For people who aren't employees, there's usually only one place to buy them or other official Apple swag: the company's headquarters at 1 Infinite Loop.
But once a year there's an exception to that rule. Every year at WWDC, the company's conference for software developers, Apple sets up a company store where attendees can buy Apple merchandise.
With their .mlmodel format, the company is not venturing into the business of training models (at least not yet). Instead, they have rolled out a meticulously crafted red carpet for models that are already trained. It’s a carpet that deploys across their entire lineup of hardware.
As a business strategy, it’s shrewd. As a technical achievement, it’s stunning. It moves complex machine learning technology within reach of the average developer.
"And so, even if they store information in the cloud, it's encrypted with keys that Apple doesn't have. And so [users] can put things in the cloud, they can pull stuff down from the cloud, so the cloud still serves as a conduit—and even ultimately kind of a backup for them—but only they can read it."
It's unclear exactly how Apple is able to pull this off, as there's no explanation of how this works other than from those words by Federighi. The company didn't respond to a request for comment asking for clarifications. It's possible that we won't know the exact technical details until iOS 11 officially comes out later this year.
Tock to tock processor updates don't generally give this kind of performance boost, but the boost is delivered through an increase in RAM speed, the architecture upgrade, and a 300Mhz base clock speed increase.
The double digit CPU gains don't translate over to graphics processing, where we found a modest improvement of 5 percent from 2016 to 2017. Given the flash storage decrease to 128GB, the write speeds are slower there too —but this is to be expected as parallelism decreases with fewer chips.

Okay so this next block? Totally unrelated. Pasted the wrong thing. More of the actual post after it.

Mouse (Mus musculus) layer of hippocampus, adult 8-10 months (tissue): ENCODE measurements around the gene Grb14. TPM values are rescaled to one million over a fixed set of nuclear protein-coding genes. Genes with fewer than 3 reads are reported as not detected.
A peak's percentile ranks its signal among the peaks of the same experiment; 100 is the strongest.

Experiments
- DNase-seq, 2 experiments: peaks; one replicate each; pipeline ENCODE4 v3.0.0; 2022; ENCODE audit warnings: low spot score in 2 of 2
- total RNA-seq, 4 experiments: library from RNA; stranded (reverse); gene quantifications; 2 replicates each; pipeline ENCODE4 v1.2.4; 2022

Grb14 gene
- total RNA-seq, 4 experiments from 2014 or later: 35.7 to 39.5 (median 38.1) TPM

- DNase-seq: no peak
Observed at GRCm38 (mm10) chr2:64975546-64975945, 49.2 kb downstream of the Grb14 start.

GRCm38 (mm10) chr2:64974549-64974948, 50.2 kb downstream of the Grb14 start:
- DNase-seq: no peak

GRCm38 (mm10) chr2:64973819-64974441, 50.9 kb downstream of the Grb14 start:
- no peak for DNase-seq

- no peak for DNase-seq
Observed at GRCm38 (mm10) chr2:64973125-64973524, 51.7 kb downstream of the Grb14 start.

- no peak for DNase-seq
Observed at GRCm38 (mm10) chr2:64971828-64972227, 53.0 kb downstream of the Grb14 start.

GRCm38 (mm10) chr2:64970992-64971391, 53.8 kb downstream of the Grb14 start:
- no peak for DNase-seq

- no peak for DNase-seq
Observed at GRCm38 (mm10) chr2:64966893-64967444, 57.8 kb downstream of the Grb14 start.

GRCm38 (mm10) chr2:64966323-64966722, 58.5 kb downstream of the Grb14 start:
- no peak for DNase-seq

I want you to take a function in Swift, and I want you to imagine the function as an empty swimming pool. Got it in your mind’s eye? Swimming pool. Empty (for now).
Adam, is an engineer on Google’s self-driving car project (now its own division, called Waymo). He says the daily pace of work borders on fanatical. When he’s in the lab, the outside world disappears—we know this because he tells us so, and also because our text messages and emails to him almost always go unanswered. Adam works full tilt, wholly immersing himself in the brains and guts of a car that, if Google gets it right, will be a total game-changer. Adam, however, would never say that. He knows that he and his team must first figure out, among many other things, how to teach an inanimate object moving at 70 miles per hour to differentiate between a stray plastic bag and a stray deer. Talk about a just-manageable challenge.
Google is built upon projects like the self-driving car: endeavors that push at the point of resistance for growth, where struggle and productive failure aren’t consequences of the work, but rather the driving forces behind it. The company attracts the cream of the crop, top-notch creative thinkers who are passionate about what they do. Add to the mix the tight deadlines and the colleagues who aren’t scared to push the envelope, and it’s easy to see why employees like Adam become so absorbed in their work. Google has nailed the recipe for stress. But the company understands that’s only half the battle. Without rest, Google wouldn’t end up with innovation. Instead, it’d end up with a workforce that is broken down and burnt out.